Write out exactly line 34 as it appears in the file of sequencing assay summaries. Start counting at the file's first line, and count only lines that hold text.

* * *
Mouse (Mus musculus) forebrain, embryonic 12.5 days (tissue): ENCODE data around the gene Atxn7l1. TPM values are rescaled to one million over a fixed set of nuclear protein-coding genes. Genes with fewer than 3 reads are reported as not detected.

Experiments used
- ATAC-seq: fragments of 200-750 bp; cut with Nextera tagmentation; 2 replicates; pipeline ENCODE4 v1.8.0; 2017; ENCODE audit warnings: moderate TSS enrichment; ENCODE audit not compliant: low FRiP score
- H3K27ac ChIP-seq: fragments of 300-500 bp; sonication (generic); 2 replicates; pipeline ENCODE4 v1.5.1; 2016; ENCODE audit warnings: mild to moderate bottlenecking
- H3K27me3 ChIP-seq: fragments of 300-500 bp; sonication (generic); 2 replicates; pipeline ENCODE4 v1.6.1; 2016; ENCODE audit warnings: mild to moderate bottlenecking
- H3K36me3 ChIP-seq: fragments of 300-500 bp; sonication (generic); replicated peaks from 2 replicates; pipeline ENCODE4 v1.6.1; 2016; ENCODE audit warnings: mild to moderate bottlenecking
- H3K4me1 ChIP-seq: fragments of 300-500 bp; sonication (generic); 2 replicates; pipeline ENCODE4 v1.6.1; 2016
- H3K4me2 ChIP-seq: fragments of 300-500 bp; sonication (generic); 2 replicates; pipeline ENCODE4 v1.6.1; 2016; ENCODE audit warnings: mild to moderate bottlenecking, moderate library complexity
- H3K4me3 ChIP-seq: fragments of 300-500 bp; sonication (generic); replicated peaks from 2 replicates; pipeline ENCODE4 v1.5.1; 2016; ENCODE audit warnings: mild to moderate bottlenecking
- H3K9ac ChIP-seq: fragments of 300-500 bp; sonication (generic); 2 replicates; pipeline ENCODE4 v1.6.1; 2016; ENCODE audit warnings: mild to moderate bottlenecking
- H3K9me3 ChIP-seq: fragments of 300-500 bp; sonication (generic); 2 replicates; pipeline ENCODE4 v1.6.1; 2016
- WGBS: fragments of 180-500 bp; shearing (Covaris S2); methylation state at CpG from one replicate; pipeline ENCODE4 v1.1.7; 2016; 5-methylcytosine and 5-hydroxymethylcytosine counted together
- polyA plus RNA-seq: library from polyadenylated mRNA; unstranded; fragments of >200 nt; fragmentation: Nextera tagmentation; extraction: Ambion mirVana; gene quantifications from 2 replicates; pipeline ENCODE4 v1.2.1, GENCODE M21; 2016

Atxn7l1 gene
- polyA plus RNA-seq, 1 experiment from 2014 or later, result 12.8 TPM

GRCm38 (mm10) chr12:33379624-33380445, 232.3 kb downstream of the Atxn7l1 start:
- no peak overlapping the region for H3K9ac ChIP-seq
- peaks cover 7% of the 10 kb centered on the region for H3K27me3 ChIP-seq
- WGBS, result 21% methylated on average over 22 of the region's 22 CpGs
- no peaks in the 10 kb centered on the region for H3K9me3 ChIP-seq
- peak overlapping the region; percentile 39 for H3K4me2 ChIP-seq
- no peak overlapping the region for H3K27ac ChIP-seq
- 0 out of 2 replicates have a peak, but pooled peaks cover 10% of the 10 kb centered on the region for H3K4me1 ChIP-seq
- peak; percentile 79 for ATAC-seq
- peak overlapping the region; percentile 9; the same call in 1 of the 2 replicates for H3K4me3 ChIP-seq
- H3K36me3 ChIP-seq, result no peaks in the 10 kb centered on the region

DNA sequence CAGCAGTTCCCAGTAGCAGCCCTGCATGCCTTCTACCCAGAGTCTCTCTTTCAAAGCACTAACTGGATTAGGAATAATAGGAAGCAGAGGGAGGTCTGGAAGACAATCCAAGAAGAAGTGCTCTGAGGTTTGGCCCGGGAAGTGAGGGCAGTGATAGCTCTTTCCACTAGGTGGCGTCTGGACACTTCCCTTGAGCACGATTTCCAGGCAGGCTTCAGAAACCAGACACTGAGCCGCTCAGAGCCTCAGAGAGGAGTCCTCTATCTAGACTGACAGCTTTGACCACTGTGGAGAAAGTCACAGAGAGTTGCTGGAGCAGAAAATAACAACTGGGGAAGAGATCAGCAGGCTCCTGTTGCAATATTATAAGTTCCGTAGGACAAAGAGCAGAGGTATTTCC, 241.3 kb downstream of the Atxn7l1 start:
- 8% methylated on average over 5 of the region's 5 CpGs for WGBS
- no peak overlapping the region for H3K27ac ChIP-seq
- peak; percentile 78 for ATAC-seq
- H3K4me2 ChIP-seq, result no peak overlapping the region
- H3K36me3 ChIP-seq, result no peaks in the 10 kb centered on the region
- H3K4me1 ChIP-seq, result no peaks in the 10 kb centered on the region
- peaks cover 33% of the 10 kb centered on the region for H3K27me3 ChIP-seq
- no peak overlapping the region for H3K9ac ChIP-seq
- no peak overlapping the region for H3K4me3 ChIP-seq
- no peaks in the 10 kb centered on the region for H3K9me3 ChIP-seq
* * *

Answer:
- peaks cover 33% of the 10 kb centered on the region for H3K27me3 ChIP-seq